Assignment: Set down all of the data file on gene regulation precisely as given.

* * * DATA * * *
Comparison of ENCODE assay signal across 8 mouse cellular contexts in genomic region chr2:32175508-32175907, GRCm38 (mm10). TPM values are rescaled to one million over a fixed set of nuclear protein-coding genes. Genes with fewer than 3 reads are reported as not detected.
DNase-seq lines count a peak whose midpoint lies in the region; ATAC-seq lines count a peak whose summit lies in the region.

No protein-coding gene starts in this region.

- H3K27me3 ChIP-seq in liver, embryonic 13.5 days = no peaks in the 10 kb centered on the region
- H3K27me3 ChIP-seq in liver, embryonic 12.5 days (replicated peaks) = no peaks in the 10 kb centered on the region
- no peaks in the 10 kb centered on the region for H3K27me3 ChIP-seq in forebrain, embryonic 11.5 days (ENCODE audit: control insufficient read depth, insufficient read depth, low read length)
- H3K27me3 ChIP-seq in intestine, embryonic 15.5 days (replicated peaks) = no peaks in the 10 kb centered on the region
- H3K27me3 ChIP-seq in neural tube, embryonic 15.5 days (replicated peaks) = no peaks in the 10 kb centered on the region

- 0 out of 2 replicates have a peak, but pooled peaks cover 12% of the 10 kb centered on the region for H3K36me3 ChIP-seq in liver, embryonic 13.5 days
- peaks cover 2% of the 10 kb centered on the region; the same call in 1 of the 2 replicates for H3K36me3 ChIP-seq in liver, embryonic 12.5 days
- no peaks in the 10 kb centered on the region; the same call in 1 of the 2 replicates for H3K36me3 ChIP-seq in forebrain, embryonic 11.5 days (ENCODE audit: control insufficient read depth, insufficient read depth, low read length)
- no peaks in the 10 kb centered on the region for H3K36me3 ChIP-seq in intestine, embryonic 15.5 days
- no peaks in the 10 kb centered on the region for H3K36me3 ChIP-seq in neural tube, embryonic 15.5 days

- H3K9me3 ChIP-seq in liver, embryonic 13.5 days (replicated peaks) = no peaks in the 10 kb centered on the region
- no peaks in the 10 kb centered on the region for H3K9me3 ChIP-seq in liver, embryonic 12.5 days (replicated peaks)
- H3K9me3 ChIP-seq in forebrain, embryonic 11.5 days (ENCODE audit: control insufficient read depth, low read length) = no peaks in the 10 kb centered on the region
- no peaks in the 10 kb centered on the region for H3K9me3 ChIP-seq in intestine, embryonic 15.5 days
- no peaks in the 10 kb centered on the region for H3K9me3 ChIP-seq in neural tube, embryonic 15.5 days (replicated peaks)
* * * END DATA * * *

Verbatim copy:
Comparison of ENCODE assay signal across 8 mouse cellular contexts in genomic region chr2:32175508-32175907, GRCm38 (mm10). TPM values are rescaled to one million over a fixed set of nuclear protein-coding genes. Genes with fewer than 3 reads are reported as not detected.
DNase-seq lines count a peak whose midpoint lies in the region; ATAC-seq lines count a peak whose summit lies in the region.

No protein-coding gene starts in this region.

- H3K27me3 ChIP-seq in liver, embryonic 13.5 days = no peaks in the 10 kb centered on the region
- H3K27me3 ChIP-seq in liver, embryonic 12.5 days (replicated peaks) = no peaks in the 10 kb centered on the region
- no peaks in the 10 kb centered on the region for H3K27me3 ChIP-seq in forebrain, embryonic 11.5 days (ENCODE audit: control insufficient read depth, insufficient read depth, low read length)
- H3K27me3 ChIP-seq in intestine, embryonic 15.5 days (replicated peaks) = no peaks in the 10 kb centered on the region
- H3K27me3 ChIP-seq in neural tube, embryonic 15.5 days (replicated peaks) = no peaks in the 10 kb centered on the region

- 0 out of 2 replicates have a peak, but pooled peaks cover 12% of the 10 kb centered on the region for H3K36me3 ChIP-seq in liver, embryonic 13.5 days
- peaks cover 2% of the 10 kb centered on the region; the same call in 1 of the 2 replicates for H3K36me3 ChIP-seq in liver, embryonic 12.5 days
- no peaks in the 10 kb centered on the region; the same call in 1 of the 2 replicates for H3K36me3 ChIP-seq in forebrain, embryonic 11.5 days (ENCODE audit: control insufficient read depth, insufficient read depth, low read length)
- no peaks in the 10 kb centered on the region for H3K36me3 ChIP-seq in intestine, embryonic 15.5 days
- no peaks in the 10 kb centered on the region for H3K36me3 ChIP-seq in neural tube, embryonic 15.5 days

- H3K9me3 ChIP-seq in liver, embryonic 13.5 days (replicated peaks) = no peaks in the 10 kb centered on the region
- no peaks in the 10 kb centered on the region for H3K9me3 ChIP-seq in liver, embryonic 12.5 days (replicated peaks)
- H3K9me3 ChIP-seq in forebrain, embryonic 11.5 days (ENCODE audit: control insufficient read depth, low read length) = no peaks in the 10 kb centered on the region
- no peaks in the 10 kb centered on the region for H3K9me3 ChIP-seq in intestine, embryonic 15.5 days
- no peaks in the 10 kb centered on the region for H3K9me3 ChIP-seq in neural tube, embryonic 15.5 days (replicated peaks)